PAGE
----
More than 12,000 nurses launched a one-day strike Thursday at 14 Minnesota hospitals in a dispute over staffing levels and pension benefits.
Twin Cities nurses begin one-day walkout
Nurses wearing red T-shirts and carrying signs began walking picket lines at 7 a.m. Thursday at the hospitals, all in the Minneapolis-St. Paul area. At 639-bed Abbott Northwestern Hospital near downtown Minneapolis, one nurse serenaded several hundred others by playing "Amazing Grace" on bagpipes. Passing motorists honked horns.
A key issue in the dispute was the nurses' demand for strict nurse-to-patient ratios, rejected by hospitals as inflexible and unnecessary. Sue Stamness, a cardiology nurse at Abbott for 24 years, said patient safety was the nurses' top concern.
"Nobody is listening to what we are saying," Stamness said.
Though touted by the union as the largest nurses' strike in U.S. history, the immediate effect was expected to be minimal. Hospitals hired replacement nurses, reduced patient levels and rescheduled elective surgeries, and two of the area's largest hospitals weren't involved in the strike.
Maureen Schriner, a spokeswoman for the hospitals, said all were open and that emergency and childbirth centers were fully staffed.
Plans by thousands more nurses in California for a simultaneous one-day strike were blocked earlier this week by a San Francisco judge.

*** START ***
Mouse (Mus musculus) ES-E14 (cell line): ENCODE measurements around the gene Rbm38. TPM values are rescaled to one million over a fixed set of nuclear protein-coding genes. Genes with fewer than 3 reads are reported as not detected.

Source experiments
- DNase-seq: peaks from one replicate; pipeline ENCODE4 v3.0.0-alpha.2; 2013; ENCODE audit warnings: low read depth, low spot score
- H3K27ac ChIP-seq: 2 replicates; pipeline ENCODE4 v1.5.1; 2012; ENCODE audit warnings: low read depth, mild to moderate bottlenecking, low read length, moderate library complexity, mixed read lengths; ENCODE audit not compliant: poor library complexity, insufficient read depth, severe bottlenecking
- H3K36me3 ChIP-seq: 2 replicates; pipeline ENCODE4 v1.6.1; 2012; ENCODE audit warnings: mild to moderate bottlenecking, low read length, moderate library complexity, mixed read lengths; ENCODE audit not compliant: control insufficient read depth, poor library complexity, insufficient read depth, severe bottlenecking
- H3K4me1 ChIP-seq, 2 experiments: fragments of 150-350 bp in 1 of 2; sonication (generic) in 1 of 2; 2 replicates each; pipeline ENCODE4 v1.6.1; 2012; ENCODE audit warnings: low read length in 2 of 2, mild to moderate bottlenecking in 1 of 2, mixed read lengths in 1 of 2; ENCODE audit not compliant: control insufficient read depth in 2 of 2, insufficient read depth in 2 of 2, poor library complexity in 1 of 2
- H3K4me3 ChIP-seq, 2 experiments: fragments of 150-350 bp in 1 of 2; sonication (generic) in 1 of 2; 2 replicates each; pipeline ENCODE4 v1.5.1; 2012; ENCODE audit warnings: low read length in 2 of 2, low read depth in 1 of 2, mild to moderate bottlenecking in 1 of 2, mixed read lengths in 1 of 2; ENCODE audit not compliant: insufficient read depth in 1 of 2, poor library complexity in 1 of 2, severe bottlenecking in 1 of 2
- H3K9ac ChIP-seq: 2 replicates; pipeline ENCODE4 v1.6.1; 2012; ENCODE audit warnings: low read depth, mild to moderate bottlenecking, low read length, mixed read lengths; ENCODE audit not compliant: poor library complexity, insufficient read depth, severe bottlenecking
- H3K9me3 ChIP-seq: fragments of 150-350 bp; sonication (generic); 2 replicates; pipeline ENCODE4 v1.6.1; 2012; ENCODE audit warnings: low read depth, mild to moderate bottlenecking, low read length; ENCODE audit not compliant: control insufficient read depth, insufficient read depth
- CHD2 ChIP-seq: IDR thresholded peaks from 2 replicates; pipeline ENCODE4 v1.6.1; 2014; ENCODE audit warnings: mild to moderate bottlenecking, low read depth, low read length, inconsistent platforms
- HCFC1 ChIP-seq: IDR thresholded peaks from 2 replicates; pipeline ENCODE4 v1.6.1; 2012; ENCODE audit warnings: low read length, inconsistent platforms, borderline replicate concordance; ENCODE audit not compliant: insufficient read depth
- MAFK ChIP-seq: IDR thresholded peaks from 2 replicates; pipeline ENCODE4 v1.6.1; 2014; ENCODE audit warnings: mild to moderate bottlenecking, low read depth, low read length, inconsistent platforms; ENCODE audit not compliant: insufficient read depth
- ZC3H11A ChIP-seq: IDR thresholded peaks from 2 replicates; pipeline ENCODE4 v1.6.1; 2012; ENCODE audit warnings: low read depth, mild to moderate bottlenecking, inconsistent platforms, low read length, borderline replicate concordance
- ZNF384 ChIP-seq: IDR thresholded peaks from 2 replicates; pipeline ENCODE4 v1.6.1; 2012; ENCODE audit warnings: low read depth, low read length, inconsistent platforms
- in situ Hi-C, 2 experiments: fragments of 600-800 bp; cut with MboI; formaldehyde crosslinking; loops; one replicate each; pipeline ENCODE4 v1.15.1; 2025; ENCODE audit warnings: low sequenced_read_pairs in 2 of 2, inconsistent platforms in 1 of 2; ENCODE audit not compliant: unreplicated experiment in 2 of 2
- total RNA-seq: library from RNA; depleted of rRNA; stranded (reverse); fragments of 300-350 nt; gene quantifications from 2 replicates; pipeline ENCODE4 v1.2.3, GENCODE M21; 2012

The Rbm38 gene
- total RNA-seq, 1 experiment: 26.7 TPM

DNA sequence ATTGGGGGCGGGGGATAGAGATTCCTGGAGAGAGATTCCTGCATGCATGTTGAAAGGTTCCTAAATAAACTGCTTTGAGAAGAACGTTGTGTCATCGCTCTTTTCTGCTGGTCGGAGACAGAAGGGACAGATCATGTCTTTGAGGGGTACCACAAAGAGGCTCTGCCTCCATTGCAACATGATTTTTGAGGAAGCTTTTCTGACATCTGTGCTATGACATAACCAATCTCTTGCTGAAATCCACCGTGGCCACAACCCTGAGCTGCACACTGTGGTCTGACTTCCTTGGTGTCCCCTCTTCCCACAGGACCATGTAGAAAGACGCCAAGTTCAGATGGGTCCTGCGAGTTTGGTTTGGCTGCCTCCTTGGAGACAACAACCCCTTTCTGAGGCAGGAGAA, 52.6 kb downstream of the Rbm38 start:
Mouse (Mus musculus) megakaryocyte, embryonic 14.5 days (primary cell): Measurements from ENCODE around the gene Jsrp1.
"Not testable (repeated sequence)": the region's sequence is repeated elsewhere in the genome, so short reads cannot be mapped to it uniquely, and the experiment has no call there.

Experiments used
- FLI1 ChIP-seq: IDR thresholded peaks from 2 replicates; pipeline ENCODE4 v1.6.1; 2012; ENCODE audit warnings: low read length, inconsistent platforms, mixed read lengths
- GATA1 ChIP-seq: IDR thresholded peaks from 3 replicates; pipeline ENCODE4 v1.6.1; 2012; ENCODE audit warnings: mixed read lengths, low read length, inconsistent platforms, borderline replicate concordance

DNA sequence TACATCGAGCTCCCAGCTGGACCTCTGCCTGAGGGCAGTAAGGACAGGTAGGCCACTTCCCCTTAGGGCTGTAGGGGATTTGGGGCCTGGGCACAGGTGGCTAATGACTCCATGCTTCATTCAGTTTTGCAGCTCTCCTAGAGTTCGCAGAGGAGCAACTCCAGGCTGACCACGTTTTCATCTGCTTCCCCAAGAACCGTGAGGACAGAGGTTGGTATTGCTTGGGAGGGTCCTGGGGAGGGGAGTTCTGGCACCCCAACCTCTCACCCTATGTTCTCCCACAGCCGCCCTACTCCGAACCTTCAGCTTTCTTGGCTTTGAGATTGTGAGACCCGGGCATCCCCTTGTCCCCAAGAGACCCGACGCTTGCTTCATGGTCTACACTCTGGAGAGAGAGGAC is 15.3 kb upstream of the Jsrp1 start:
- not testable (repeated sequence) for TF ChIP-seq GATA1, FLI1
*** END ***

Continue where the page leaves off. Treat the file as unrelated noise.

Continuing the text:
Nurse pay and benefits are among hospitals' largest expenses. But nurses oppose proposed pension cuts and complain that staffing levels have been cut dangerously, making their jobs ever more stressful.
Patients are older and tend to be sicker, with multiple chronic conditions. Also, advancing medical technology is putting new demands on nurses, said Karen Higgins, a Massachusetts nurse and one of three presidents of National Nurses United, a national union that has enrolled 155,000 members since it formed barely six months ago.
"They've had enough," she said. "It's time to say that we're going to do what we have to do to protect our patients."
The NNU wants rigid staffing ratios in all its nurse contracts, an idea hospitals resist as too expensive and inflexible.
The Minnesota and California negotiations are the largest since the NNU formed in December. The group's more aggressive message has found favor with nurses who say they haven't gotten enough help from their local unions. In the last six months, it has picked up 5,500 registered nurses in Texas, Nevada and Illinois.
Representatives of hospital groups in both Minnesota and California claim the national union is trying to provoke a headline-grabbing strike to grow its membership.
Dwaine Duckett, of the University of California system, called the strike threats "part of a national strategy to gain negotiating leverage and demonstrate nationwide power."
The union is billing the strike as the nation's largest. In 1997, about 7,300 California nurses went on strike for two days in January and one day in February, according to the California union and published reports. For five weeks in 1984, about 6,000 Twin Cities nurses also went on strike.
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